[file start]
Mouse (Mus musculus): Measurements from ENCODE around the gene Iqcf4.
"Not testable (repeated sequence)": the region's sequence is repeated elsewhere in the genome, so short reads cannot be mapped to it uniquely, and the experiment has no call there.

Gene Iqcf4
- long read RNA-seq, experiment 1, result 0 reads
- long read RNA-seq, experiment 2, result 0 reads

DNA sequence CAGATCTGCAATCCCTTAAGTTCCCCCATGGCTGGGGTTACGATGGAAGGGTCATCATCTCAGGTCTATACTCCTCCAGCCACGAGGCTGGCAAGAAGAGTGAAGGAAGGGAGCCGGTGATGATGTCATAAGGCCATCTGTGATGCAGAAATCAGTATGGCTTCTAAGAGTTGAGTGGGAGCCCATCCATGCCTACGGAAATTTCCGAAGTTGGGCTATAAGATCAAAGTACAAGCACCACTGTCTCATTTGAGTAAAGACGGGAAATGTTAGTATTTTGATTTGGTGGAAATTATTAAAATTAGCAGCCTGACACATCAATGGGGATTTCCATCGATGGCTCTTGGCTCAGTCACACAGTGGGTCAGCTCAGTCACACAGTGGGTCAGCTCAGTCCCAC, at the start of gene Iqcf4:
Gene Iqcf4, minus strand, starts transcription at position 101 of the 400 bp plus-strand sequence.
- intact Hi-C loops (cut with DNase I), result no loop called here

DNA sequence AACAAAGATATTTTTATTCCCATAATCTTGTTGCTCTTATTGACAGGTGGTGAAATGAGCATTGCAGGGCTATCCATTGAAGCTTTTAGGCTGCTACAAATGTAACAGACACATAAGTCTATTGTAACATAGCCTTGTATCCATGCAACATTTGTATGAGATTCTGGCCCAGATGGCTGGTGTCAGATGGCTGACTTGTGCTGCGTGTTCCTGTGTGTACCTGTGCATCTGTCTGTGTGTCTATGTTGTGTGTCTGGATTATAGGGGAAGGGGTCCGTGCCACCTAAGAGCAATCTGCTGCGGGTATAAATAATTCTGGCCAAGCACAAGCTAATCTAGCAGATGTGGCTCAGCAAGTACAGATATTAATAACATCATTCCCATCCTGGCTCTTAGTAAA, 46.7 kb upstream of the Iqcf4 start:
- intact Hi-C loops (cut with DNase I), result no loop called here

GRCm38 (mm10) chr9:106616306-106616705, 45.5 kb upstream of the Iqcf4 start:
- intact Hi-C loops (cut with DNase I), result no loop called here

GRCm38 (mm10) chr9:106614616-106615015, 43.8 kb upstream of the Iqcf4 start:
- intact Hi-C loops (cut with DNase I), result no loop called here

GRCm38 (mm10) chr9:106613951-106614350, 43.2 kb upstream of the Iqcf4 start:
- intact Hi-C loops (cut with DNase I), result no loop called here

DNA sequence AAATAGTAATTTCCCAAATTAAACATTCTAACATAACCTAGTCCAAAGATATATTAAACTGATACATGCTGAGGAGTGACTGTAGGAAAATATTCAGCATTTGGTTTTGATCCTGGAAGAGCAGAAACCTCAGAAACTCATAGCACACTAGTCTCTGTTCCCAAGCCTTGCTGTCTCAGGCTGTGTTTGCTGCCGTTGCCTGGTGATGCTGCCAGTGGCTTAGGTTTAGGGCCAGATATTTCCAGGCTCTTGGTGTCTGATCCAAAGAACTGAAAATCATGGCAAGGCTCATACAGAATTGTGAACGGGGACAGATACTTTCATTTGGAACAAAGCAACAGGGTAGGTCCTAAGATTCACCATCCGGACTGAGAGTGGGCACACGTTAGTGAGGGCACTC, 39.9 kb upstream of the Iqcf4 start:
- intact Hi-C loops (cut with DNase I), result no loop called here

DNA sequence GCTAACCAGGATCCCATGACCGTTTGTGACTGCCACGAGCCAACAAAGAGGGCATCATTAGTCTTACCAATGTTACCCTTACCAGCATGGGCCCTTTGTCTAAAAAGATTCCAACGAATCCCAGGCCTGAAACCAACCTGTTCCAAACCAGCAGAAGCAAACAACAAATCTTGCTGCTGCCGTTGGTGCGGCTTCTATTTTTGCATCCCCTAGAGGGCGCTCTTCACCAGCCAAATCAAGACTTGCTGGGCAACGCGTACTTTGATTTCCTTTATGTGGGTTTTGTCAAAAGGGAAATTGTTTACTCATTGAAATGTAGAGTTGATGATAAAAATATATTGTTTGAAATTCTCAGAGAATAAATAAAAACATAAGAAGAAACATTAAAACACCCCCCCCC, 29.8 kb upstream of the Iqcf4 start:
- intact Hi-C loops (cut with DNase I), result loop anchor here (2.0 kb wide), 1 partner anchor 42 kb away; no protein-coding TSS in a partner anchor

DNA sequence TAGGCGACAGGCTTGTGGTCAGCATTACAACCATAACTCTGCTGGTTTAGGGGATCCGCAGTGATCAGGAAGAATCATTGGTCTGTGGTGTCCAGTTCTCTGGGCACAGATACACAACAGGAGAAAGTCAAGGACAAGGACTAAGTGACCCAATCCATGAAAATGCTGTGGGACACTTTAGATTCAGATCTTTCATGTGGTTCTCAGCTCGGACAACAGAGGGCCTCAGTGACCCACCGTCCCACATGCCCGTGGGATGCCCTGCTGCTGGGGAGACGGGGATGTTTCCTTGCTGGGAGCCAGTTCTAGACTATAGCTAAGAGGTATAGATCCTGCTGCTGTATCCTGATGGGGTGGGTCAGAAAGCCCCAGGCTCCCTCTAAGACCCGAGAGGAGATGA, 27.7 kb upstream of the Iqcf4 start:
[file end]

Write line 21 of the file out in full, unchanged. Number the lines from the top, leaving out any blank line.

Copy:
DNA sequence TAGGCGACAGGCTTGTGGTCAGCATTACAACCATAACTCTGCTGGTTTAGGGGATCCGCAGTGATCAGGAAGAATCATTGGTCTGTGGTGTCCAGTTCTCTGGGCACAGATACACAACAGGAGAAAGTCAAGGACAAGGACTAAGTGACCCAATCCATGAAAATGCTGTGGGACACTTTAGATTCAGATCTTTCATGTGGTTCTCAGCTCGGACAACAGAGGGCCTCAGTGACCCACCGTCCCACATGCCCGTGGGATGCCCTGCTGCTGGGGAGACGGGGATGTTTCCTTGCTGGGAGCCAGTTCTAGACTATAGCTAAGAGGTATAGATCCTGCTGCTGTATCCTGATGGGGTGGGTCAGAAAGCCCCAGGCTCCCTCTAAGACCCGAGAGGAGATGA, 27.7 kb upstream of the Iqcf4 start: